Having a family member with an intellectual disability can have an effect on the entire family; the parents, siblings, and extended family members. It is a unique shared experience for families and can affect all aspects of family functioning.
On the positive side it can broaden horizons, increase family members’ awareness of their inner strength, enhance family cohesion, and encourage connections to community. On the other hand, the time and financial costs, physical and emotional demands, and logistical complexities associated with caring for a disabled child/adult can have far-reaching effects. The impacts will likely depend on the type of condition and severity, as well as the physical, emotional, and financial wherewithal of the family and the resources that are available.
For families, caring for a disabled family member may increase stress, take a toll on mental and physical health, make it difficult to find appropriate and affordable child care, and affect decisions about work, education/training, having additional children, and relying on public support. It may be associated with guilt, blame, or reduced self-esteem. It may divert attention from other aspects of family functioning. The out-of-pocket costs of medical care and other services may be enormous. All of these potential effects could have repercussions for the quality of the relationship between family members, their living arrangements, and future relationships and family structure.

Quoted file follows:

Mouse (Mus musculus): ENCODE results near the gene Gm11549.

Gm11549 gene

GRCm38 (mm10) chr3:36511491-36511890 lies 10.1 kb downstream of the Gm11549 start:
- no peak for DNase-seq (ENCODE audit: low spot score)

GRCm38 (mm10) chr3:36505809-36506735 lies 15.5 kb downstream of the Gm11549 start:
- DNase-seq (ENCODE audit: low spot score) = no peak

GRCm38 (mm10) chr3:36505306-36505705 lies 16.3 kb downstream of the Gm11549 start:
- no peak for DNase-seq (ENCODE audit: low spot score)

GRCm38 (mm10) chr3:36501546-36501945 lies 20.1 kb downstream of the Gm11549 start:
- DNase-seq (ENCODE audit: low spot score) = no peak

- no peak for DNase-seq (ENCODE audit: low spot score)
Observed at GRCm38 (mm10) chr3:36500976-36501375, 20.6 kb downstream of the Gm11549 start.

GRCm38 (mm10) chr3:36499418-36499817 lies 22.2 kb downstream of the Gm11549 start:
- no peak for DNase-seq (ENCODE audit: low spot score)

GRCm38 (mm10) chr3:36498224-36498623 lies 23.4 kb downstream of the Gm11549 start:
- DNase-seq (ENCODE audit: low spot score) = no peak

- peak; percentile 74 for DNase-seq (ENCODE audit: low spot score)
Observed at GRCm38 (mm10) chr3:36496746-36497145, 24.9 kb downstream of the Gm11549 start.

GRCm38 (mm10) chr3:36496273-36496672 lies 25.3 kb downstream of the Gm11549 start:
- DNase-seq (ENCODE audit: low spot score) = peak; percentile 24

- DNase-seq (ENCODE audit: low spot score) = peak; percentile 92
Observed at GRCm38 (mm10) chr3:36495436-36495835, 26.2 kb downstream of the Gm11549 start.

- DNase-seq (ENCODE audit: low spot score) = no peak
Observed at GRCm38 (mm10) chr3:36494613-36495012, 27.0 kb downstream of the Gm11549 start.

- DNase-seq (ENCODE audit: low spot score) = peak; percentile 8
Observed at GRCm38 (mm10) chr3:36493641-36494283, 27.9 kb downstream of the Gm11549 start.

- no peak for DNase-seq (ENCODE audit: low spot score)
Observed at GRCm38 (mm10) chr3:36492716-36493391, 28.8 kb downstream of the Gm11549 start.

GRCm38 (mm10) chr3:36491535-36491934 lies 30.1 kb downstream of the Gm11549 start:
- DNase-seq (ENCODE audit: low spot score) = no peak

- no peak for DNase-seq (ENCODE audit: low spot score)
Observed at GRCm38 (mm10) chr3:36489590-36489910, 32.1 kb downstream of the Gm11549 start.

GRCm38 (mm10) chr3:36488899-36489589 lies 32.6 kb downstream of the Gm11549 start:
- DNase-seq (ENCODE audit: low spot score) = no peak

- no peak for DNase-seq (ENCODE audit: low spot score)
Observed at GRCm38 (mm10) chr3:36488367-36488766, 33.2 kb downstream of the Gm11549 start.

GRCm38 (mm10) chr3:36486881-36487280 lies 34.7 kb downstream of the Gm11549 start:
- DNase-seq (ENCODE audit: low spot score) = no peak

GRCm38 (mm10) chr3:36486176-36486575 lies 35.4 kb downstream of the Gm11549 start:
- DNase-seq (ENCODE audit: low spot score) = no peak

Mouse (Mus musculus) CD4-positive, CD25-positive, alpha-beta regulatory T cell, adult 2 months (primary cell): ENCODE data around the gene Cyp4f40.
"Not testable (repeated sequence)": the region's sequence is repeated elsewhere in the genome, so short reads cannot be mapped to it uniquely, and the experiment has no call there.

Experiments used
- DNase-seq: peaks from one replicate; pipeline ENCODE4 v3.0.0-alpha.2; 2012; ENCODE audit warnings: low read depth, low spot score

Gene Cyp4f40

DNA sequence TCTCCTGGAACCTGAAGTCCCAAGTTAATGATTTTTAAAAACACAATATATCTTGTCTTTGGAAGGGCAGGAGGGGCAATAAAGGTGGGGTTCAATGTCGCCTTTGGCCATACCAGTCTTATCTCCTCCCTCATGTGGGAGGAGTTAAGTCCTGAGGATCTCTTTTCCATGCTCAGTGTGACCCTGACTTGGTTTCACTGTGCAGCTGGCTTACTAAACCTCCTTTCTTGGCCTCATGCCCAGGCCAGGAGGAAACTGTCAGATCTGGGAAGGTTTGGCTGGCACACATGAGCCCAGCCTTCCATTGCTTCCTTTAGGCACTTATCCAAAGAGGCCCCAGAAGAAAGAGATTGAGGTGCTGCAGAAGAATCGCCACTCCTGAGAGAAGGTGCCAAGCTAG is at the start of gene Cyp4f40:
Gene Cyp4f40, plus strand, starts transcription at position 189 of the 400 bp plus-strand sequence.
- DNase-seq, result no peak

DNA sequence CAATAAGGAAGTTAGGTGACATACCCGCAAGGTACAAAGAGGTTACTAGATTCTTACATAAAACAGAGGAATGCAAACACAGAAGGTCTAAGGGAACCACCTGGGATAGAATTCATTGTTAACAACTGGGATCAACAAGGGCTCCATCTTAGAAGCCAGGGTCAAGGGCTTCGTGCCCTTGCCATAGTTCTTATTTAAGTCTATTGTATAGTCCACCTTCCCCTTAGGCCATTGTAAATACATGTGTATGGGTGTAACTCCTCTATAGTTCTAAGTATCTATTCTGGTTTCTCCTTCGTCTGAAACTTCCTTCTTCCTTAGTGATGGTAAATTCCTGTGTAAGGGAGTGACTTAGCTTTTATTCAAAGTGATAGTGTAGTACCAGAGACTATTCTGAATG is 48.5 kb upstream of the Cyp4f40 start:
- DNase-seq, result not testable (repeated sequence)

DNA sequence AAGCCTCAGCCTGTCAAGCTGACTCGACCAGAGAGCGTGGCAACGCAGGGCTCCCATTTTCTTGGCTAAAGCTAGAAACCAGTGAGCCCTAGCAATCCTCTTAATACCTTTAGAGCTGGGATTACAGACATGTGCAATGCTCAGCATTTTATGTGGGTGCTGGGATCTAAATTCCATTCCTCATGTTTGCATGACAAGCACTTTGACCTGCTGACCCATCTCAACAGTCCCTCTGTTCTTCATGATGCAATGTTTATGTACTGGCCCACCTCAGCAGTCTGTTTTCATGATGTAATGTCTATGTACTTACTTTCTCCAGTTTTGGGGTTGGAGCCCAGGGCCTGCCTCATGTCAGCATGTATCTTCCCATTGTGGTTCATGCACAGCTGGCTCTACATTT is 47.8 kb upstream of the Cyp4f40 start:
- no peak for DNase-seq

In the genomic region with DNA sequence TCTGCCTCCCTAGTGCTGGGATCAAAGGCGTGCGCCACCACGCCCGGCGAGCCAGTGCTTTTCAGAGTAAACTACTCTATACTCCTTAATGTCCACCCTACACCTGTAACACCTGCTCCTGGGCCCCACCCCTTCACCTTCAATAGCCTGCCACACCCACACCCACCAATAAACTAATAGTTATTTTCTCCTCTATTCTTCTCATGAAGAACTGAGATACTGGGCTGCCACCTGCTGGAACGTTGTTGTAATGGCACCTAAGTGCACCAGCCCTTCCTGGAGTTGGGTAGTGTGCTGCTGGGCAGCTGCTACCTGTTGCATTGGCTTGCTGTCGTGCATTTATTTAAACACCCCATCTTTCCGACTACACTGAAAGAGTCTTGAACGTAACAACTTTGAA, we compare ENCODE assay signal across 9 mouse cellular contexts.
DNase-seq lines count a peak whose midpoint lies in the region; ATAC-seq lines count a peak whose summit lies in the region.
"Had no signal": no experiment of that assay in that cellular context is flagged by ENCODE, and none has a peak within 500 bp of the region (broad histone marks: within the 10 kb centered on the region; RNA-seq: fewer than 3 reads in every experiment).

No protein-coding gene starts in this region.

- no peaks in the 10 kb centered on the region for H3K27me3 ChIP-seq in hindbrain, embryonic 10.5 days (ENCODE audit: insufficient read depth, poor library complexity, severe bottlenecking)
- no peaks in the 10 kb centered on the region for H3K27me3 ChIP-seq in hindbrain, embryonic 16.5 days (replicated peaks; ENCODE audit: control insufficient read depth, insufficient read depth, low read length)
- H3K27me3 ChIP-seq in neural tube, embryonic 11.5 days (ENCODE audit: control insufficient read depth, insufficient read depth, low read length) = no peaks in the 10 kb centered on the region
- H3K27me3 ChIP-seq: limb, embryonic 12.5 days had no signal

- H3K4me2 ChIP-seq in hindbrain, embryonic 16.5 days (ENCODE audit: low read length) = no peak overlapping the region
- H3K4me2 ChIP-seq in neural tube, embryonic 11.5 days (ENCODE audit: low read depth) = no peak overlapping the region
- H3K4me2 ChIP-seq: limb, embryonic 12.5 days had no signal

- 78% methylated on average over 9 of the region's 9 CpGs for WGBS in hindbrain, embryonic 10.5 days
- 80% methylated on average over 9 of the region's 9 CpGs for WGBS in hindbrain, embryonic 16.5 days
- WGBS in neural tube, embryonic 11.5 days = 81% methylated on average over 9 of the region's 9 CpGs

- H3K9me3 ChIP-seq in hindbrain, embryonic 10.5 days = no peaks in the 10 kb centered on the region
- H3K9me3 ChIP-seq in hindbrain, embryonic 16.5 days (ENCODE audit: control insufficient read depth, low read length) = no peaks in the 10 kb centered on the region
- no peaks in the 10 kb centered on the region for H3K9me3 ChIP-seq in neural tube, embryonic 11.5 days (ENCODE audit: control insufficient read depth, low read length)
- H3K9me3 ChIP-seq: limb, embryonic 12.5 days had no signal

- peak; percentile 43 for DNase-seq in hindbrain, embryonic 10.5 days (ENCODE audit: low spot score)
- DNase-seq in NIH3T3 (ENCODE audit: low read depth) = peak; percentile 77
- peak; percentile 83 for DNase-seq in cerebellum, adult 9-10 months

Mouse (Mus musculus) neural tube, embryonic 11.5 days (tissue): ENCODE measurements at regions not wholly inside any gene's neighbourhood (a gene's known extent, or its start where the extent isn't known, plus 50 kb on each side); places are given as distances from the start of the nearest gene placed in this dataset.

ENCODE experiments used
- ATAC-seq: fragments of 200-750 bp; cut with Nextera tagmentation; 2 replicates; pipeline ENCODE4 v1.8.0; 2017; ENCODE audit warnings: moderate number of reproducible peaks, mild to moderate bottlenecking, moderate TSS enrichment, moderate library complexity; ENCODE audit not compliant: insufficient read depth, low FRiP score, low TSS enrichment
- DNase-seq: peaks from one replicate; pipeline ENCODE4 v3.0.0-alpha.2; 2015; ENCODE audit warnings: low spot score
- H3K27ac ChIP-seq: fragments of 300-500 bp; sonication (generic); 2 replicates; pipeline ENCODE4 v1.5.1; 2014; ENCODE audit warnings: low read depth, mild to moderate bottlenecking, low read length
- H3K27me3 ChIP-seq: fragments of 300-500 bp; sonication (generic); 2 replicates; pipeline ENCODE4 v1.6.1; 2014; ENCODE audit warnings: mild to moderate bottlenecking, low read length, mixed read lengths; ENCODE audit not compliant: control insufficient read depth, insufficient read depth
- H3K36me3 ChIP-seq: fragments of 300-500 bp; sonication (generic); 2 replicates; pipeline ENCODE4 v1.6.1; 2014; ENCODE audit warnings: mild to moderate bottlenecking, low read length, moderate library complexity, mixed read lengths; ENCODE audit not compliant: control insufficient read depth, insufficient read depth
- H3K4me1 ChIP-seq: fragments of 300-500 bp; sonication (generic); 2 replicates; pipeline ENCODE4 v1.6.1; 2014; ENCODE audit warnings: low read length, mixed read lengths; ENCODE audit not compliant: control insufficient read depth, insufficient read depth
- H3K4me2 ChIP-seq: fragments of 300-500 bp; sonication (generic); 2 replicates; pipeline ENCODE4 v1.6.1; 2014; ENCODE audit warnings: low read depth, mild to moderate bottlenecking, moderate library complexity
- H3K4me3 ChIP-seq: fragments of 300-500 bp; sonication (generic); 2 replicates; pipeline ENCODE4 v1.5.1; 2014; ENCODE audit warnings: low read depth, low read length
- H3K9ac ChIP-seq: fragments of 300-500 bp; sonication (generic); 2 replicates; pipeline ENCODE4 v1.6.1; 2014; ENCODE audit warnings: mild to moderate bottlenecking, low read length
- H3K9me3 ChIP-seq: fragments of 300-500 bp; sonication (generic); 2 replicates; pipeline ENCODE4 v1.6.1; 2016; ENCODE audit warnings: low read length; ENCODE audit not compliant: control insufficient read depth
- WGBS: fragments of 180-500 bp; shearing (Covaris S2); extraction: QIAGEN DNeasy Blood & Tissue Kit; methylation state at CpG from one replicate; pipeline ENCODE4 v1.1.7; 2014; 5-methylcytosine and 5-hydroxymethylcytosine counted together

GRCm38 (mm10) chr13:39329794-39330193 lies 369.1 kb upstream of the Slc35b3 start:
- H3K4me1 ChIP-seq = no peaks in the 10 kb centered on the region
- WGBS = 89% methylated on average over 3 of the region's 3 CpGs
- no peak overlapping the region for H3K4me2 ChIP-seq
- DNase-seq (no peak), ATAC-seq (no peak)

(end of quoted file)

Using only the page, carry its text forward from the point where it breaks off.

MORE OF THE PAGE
Families are telling us that one of the supports that they may need to enable them to continue to care for their family member at home are short breaks. Short Breaks give them a break from their role as carer and also provide their family member an opportunity to be with others and benefit from new experiences.
In research carried out by UCC Science Shops 2011 parents spoke about the pressure on them as carers;
“I just felt that there was a lot of pressure on us.”
“It is hard going like it is hard caring and you need a break for your own sanity.”
“If we didn’t have respite first and foremost I don’t think our marriage would have lasted.”
“I think if we hadn’t had respite… certainly at this stage of life I would have thought of …. having [ family member] put in somewhere Monday to Friday.”
Families who avail of Home Sharing / Short Breaks have reported that close and trusting relationships have developed between them as carers, their family members and their host families.
“Our [host carer’s] been with us so long, like [our daughter] would be very close to her host family like her parents, her aunts, uncles, nieces and nephews, she knows them all!”
“It makes him more independent and used to other people.”
Parents felt that the Host Family provides a positive move towards community integration.
“The community learn an awful lot about disabilities and the more we separate people with disabilities from society the less people have contact with it and they don’t know how to handle it or behave around it, but also they miss out on the beauty of the contact.”